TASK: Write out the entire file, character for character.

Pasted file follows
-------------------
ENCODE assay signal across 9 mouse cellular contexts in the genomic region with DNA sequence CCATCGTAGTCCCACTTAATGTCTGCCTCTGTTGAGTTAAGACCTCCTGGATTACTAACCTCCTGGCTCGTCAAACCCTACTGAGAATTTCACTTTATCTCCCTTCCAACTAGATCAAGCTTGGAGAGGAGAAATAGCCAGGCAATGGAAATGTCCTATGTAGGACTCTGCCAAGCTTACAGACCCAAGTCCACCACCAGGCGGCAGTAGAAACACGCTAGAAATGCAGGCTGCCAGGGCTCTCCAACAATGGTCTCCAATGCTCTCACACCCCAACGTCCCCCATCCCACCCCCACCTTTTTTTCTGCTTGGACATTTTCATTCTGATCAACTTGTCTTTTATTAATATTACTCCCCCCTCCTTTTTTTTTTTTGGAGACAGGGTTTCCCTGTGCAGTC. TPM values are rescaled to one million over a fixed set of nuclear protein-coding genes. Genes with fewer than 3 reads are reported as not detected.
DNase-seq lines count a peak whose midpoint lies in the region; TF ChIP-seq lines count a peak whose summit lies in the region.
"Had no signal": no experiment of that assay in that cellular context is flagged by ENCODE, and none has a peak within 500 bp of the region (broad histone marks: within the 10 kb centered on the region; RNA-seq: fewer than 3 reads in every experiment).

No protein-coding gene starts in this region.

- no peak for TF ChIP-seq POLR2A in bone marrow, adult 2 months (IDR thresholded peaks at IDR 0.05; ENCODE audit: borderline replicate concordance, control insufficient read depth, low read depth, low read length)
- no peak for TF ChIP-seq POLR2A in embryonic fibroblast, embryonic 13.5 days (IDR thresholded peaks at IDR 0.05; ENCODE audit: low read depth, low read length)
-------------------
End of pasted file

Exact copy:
ENCODE assay signal across 9 mouse cellular contexts in the genomic region with DNA sequence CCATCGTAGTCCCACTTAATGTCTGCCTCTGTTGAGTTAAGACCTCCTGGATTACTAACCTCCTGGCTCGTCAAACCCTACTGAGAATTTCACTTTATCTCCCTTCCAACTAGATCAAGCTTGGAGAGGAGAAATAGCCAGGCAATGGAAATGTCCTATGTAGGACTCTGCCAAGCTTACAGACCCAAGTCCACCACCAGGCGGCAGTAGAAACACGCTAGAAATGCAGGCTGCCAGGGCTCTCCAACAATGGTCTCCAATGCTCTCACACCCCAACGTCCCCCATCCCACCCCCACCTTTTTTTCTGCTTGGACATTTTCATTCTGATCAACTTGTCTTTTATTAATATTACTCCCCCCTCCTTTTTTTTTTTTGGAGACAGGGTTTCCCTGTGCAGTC. TPM values are rescaled to one million over a fixed set of nuclear protein-coding genes. Genes with fewer than 3 reads are reported as not detected.
DNase-seq lines count a peak whose midpoint lies in the region; TF ChIP-seq lines count a peak whose summit lies in the region.
"Had no signal": no experiment of that assay in that cellular context is flagged by ENCODE, and none has a peak within 500 bp of the region (broad histone marks: within the 10 kb centered on the region; RNA-seq: fewer than 3 reads in every experiment).

No protein-coding gene starts in this region.

- no peak for TF ChIP-seq POLR2A in bone marrow, adult 2 months (IDR thresholded peaks at IDR 0.05; ENCODE audit: borderline replicate concordance, control insufficient read depth, low read depth, low read length)
- no peak for TF ChIP-seq POLR2A in embryonic fibroblast, embryonic 13.5 days (IDR thresholded peaks at IDR 0.05; ENCODE audit: low read depth, low read length)